ECONOMIC COMMENTARY

Highlights of the 8th COVID-19 economic relief package

Congress Passes Legislation Targeted To Spend Six Trillion In 12 Months

A part of the Washington Policy series

The American Rescue Plan Act of 2021 aims to address the economic hardships from shutdowns and restrictions in businesses operations that are intended to slow the spread of the outbreak.

The $1.9 trillion package pushes the COVID-19-related stimulus total to nearly $6 trillion over 12 months. For perspective, $6 trillion is three times the federal government’s annual discretionary spending and is nine percent of U.S. GDP in a single bill. The legislation is a mix of new and extensions of programs enacted in the first seven bills. Highlights of the new bill include:

Aid to individuals

  • $1,400 per person (including adult dependents such as college students) payments phasing out for couples with combined income over $150,000 and individuals over $75,000. This payment when added to the $600 payment enacted in December 2020, tops out at $2,000 per eligible individual as promised by President Biden during his campaign.
  • Extension of federal unemployment insurance benefits of $300 per week through September 6, 2021.
  • 14 weeks of paid sick and family medical leave for caregivers, paid by a federal tax credit to qualifying small businesses (with less than 500 employees).
  • Expansion of the child tax credit up to $3,600 per child under 6 and $3,000 for children under 18.
  • Increased federal subsidies for health insurance purchases through the Affordable Care Act through September 2021.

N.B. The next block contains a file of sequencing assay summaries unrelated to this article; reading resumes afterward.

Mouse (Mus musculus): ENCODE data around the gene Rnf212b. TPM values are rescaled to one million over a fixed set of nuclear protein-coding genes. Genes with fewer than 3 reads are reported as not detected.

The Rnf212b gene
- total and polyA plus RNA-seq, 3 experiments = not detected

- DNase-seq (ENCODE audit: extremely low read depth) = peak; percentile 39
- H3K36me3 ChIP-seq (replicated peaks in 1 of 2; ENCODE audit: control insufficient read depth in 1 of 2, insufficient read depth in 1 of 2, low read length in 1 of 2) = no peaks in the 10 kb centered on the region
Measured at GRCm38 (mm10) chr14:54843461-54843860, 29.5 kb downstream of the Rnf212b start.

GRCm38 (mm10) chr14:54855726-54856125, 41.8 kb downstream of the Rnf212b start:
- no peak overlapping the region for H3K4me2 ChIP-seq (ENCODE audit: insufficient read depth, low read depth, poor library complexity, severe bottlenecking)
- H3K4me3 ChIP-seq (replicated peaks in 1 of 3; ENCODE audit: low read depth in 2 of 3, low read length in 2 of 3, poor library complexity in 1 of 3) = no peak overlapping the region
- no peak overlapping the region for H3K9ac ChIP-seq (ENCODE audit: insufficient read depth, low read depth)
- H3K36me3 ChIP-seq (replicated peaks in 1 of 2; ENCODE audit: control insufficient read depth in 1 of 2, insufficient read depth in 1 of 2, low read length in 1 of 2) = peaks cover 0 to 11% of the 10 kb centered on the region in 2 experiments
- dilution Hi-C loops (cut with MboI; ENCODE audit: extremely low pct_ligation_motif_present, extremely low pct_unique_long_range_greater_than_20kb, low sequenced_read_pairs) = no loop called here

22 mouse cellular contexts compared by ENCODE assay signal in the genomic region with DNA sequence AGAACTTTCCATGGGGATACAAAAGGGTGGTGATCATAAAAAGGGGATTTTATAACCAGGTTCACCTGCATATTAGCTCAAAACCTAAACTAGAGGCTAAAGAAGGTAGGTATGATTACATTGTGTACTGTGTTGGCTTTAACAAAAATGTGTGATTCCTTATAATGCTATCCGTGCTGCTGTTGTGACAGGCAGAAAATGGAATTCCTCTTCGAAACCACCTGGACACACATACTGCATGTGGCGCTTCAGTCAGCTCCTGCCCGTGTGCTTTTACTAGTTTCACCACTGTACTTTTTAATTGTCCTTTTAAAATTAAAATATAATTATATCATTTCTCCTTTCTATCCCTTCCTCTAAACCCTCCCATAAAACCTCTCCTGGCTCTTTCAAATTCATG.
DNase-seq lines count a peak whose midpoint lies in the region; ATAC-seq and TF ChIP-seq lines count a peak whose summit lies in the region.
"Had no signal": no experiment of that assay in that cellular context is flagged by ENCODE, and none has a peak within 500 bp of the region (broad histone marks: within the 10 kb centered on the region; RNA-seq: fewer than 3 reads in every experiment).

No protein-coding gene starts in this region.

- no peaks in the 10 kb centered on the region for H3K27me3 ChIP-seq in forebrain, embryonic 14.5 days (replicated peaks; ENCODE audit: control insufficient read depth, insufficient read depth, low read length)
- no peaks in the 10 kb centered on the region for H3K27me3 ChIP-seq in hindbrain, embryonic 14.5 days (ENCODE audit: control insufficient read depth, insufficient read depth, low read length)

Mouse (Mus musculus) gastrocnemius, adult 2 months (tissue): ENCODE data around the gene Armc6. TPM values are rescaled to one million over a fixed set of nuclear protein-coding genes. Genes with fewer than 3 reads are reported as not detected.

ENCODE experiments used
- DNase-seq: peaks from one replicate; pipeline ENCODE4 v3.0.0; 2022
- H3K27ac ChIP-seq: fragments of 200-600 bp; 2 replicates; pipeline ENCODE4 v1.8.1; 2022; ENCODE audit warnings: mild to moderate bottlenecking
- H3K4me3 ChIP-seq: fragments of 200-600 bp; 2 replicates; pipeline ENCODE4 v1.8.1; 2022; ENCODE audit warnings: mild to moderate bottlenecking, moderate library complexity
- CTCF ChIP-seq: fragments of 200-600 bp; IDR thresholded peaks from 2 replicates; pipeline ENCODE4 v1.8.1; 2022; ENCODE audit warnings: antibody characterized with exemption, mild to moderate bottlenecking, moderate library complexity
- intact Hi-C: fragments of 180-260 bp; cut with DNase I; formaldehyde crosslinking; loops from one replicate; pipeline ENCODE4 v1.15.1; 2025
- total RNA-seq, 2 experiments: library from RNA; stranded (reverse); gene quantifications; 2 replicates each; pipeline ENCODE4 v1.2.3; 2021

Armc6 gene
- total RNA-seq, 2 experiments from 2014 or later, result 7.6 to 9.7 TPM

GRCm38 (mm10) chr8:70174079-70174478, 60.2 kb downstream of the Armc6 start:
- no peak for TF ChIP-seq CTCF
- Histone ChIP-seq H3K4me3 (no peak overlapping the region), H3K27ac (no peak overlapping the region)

• Student-loan forgiveness is free from federal taxes from 2021 through 2025.

Aid to businesses

  • $7 billion for small business via the paycheck protection program (PPP).
  • $13 billion for the Emergency Injury Disaster (EIDL) loan program via the Small Business Administration earmarked for businesses with less than 10 employees.
  • Federal tax credit extensions for businesses that voluntarily pay family and sick leave to employees.
  • $29 billion grant program for restaurants and bars with each business eligible for up to $5 million.
  • $1.25 billion for performance venue operators.
  • $3 billion for aviation manufacturers.

Aid to states, schools and territories

  • $350 billion for state, local and territories. Brooking Institute estimates revenue loss for states and localities at $467 billion for 2020-2022.
  • $170 billion for K-12 schools and higher education facilities for school re-opening needs including ventilation system upgrades, protective equipment for teachers, class size modifications.
  • $10 billion in state and local aid for infrastructure projects under construction.

Vaccine deployment and public health

  • $9 billion for vaccine distribution, tracking and new vaccination sites.
  • $25 billion for COVID testing, contact tracing and lost hospital revenue.
  • $20 billion for federal biomedical research for vaccine, therapeutic manufacturing and procurement.
  • $3 billion for a strategic stockpile of vaccines nationally.

Government agencies will begin distributing funds from the legislation in a matter of weeks. The bill’s direct payments for individuals and families will begin in days.

Looking ahead, the Biden Administration is urging Congress to begin drafting tax and infrastructure legislation for Fall action. The likelihood of passing a bipartisan tax and infrastructure bill through a divided Congress is unclear at this point. With a new federal fiscal year starting October 1, 2021, Congressional Democrats may again rely on the “reconciliation” process to pass tax and infrastructure legislation with a simple majority vote.

We will continue to keep you updated on developments from Washington. Please do not hesitate to call your SVB Private Representative with any questions.

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